Remember me? I’m the one on whom ‘explosives [were] detected’ during a random check at SeaTac Airport in January.
It was my hand lotion’s glycerin, we think. I now fly high, but dry!
And remember us being held in that ‘secure area’ of Iceland’s Airport after I passed with flying colors the the ‘random security check’ for which, by lucky draw, I’d been selected?
We weren’t alone; nearly three dozen other bewildered passengers bound for the U.S. were not ‘allowed to mingle’ until the plane boarded.
With both those experiences fresh in mind, I was a bit hesitant to apply for the U. S. Customs and Border Protection’s Global Entry Program, for international traveler; the one that, in turn, qualifies participants for the T.S.A.’s PreCheck, domestic trusted travelers program.
‘Trusted Traveler’ programs
Global Entry is a program that requires completion of an extensive on-line application and payment of $100 application fee. If, following a background check, conditional approval is given, then an in-person interview at a local CBP office is conducted. Fingerprints are taken and processed and photos taken during that interview.
If approved, you use a kiosk when re-entering the United States, rather than waiting in those long lines to get the passport stamped and go through Customs inspection.
PreCheck allows approved passengers, whose backgrounds have been checked, or those in Global Entry, to use check-in security lanes that no longer require removing shoes, belts or jackets and allows leaving laptops and liquids in the bags. Instead of the controversial x-ray machine, travelers walk through a metal detector (like the early days of security).
Pre-Check is being introduced by a select number of airlines, including Alaska Air, the one we regularly fly. A select number of airports are participating in this early stages of the program and many more are slated to participate.
We completed the application form in early March, paid our fee and waited. By the end of March we’d received notice of ‘conditional approval’ and set up in-person interviews with CBP officials. In our case, the closest office was at SeaTac Airport.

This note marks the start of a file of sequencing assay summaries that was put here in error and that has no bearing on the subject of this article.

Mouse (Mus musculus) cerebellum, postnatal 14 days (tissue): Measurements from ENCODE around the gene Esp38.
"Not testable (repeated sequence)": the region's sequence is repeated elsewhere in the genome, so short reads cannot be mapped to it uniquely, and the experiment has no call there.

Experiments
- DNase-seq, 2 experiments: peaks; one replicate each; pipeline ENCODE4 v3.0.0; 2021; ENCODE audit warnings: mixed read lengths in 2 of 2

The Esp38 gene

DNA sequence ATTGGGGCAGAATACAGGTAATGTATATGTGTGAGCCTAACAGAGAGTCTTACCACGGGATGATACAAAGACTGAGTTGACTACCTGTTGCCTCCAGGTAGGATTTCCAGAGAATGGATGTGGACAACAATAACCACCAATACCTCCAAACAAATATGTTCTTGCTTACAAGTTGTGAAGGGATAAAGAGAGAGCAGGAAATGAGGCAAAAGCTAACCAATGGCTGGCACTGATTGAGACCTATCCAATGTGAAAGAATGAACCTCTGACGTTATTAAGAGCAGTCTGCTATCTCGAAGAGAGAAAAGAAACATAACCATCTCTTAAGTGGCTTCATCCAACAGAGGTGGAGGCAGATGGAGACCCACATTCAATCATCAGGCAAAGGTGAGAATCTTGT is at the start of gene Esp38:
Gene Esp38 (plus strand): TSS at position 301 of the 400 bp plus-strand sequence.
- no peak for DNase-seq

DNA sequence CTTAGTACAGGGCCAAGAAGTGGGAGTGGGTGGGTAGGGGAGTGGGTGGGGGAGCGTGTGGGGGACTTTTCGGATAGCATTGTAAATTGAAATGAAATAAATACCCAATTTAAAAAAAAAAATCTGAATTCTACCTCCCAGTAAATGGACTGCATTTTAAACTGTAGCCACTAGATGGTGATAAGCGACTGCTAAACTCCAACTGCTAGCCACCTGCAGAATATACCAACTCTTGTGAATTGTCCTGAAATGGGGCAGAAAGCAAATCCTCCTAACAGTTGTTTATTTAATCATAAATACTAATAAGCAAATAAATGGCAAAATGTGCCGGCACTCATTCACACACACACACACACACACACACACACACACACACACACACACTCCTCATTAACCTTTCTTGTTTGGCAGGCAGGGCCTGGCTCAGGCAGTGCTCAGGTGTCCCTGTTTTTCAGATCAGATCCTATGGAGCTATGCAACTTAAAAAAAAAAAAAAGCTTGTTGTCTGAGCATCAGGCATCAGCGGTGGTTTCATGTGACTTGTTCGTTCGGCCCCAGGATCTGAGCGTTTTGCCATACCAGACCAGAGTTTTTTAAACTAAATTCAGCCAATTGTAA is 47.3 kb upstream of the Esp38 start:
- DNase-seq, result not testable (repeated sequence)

In early April we were interviewed; each asked a series of questions, were finger-printed and had photos taken that would appear on an identification card we’d be issued if approved.
The finger prints were apparently ‘run’ while we were there as approval was given to each of us before the meeting was over. We were taught how to use the kiosk. Our ID cards arrived two weeks later.
Does it work?
We used the Global Entry kiosk at San Francisco’s airport when we returned from Mexico. It was a snap – no lines, no wait time. In and done.
We’ll experience PreCheck at SeaTac next week when we head to Phoenix. For the first time in many years I am looking forward to check-in.
A Note to Naysayers
There’s been a lot of critical comments added at the end of on-line media articles about this program. Critics call it a program for the ‘elite’ who can pay for a speedy security experience. The cost, was $100, good for five years. That’s $20 a year. If you can afford to buy the ticket and other trip costs you likely can shell out an additional $20 a year for ease of check-in.
Some claimed the streamlined check in security isn’t thorough enough. I can tell you that based on the questionnaire and interviews, our government knows far more about Joel and me now than they did when simply examining our bare feet in the airport x-ray machine.
The program guidelines also make it clear: random security checks will be done in this new speedy program just as is done in all check in lines.
Sigh. We know my luck in being drawn for those random selections. . .
Note: I’ve included links above that take you to the Global Entry and TSA PreCheck sites if you want to know more about either of these programs. Are you already participating? Leave a comment and let us know how it is working.